Female genital mutilation, also known as female circumcision and female genital cutting, is a form of violence against women. The Pixel Project has been working to raise awareness of the prevalence and danger of this practice. A recent news item from Mauritania described female genital mutilation and its impact on girls:
“Female genital mutilation involves the removing all or part of the external female genitalia, including the clitoris and labia. Often performed on girls anytime between birth and early teens, the procedure can cause severe bleeding. Some women go on to have difficulties with childbirth. Many have even died as a result of the procedure, which the World Health Organization has stated has no medical benefits.”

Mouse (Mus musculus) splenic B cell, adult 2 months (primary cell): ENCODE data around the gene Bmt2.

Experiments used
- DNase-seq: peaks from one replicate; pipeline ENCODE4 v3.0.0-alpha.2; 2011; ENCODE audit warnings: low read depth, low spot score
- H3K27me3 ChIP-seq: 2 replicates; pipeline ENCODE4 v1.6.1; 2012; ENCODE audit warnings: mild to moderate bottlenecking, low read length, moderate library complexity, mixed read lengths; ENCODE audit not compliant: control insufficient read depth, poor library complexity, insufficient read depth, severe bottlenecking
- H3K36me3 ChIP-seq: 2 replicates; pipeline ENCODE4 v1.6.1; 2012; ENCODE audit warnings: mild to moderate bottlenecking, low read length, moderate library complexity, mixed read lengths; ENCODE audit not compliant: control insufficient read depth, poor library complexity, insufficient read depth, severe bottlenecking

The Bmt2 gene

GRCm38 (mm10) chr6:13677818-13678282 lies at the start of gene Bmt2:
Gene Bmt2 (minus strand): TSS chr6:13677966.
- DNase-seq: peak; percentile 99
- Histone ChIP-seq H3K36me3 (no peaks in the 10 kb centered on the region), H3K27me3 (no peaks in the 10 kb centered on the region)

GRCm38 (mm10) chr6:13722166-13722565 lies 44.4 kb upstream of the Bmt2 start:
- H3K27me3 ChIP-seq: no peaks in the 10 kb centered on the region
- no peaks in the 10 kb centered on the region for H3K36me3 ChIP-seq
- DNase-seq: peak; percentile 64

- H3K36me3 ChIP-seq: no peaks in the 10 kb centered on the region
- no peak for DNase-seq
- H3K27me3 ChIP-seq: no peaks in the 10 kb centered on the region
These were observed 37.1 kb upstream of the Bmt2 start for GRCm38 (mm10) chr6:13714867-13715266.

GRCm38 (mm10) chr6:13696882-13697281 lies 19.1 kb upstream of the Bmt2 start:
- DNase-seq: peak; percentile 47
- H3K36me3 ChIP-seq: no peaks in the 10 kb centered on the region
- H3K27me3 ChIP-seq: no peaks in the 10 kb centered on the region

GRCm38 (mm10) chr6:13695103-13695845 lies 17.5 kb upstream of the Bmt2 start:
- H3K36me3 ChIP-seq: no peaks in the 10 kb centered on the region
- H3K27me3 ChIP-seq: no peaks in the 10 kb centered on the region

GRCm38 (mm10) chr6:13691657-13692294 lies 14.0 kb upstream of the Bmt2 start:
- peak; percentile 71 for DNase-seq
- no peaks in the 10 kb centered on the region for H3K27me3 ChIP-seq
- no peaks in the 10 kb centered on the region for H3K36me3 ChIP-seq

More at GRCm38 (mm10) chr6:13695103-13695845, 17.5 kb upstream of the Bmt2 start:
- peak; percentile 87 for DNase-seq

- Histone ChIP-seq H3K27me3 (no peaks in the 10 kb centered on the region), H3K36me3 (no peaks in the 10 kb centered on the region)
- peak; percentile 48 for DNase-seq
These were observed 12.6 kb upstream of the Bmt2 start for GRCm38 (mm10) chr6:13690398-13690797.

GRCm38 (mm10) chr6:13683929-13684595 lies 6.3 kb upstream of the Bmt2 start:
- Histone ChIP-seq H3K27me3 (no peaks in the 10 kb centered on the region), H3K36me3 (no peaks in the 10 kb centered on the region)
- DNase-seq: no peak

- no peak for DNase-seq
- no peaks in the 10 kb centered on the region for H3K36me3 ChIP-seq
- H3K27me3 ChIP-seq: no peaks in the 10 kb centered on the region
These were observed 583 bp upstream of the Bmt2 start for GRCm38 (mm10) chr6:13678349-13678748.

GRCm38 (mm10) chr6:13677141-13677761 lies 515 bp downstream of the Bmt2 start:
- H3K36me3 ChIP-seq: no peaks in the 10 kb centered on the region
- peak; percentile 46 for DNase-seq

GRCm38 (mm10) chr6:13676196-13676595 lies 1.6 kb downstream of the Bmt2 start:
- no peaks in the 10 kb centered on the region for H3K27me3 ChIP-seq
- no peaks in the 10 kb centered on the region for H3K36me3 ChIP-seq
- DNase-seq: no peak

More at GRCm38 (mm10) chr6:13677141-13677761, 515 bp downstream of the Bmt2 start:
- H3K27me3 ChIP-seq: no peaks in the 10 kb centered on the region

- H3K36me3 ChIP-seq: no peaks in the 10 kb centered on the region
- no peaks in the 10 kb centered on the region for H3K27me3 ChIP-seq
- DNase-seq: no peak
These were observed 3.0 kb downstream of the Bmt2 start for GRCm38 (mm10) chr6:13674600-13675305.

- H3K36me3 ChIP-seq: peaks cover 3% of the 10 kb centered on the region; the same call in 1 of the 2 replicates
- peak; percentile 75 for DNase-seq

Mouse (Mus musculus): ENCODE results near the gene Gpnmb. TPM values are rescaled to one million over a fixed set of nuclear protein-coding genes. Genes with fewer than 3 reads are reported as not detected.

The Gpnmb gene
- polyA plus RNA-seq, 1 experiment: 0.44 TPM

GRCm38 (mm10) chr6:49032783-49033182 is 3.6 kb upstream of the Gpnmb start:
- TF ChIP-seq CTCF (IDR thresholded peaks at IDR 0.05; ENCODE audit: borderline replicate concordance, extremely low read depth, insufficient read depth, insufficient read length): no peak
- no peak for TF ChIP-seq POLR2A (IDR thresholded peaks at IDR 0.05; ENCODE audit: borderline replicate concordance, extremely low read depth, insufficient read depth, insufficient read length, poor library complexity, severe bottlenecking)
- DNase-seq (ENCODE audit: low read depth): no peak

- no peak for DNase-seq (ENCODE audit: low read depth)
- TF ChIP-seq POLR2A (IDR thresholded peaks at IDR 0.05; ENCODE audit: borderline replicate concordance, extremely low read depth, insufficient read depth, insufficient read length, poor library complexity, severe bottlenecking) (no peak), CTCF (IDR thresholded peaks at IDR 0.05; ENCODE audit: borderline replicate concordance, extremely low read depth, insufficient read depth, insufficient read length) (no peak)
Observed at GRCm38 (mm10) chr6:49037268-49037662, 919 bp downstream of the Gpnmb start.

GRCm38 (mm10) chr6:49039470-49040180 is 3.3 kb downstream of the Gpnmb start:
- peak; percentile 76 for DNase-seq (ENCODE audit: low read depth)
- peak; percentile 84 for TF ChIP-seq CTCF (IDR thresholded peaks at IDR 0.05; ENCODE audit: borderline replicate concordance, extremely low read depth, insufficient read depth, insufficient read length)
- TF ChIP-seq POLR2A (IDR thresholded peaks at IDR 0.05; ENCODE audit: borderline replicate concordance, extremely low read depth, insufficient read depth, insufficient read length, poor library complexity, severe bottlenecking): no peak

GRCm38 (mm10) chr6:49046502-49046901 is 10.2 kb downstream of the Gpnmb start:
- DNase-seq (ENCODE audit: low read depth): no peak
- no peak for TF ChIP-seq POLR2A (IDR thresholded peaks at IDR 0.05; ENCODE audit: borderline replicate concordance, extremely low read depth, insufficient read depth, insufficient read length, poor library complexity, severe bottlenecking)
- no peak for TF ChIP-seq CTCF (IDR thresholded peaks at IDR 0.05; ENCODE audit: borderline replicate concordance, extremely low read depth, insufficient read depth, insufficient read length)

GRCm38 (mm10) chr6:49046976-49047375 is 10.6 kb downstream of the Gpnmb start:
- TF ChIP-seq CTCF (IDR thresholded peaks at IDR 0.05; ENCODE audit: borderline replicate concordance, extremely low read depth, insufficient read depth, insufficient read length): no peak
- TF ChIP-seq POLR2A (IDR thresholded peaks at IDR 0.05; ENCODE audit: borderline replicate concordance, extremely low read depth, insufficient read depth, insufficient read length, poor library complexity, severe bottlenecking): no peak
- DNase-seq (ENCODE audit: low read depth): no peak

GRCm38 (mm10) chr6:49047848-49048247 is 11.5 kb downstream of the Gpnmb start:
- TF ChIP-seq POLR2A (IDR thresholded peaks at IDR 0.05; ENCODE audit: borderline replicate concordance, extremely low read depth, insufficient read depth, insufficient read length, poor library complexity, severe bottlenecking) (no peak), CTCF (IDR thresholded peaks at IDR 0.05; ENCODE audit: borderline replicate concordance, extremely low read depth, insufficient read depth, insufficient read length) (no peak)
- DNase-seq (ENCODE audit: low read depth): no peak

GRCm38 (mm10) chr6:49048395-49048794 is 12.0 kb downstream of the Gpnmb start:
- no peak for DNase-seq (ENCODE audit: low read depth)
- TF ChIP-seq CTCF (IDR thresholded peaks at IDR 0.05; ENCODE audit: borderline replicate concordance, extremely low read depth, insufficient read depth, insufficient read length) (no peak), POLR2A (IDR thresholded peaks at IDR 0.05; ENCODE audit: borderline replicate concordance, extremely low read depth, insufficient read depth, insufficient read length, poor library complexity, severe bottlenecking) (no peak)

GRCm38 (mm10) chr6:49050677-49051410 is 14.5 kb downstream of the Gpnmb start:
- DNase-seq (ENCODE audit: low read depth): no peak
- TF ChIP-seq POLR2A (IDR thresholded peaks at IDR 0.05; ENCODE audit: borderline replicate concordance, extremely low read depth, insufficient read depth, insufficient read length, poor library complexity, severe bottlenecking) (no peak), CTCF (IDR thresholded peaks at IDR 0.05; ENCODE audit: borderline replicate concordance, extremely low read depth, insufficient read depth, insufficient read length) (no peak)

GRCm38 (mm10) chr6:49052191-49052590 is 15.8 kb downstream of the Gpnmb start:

We have some good news to report from Africa on this issue.
The practice of female genital mutilation or cutting is widespread in northern Ethiopia, but two districts recently made public declarations to abandon the practice, according to this news clip from UNICEF. And in Mauritania a fatwa (Islamic law) was signed to ban female genital mutilation.
It is a positive sign that government and influential community members were involved in these decisions to end the harmful practice of female genital cutting and we are very pleased to share these stories.
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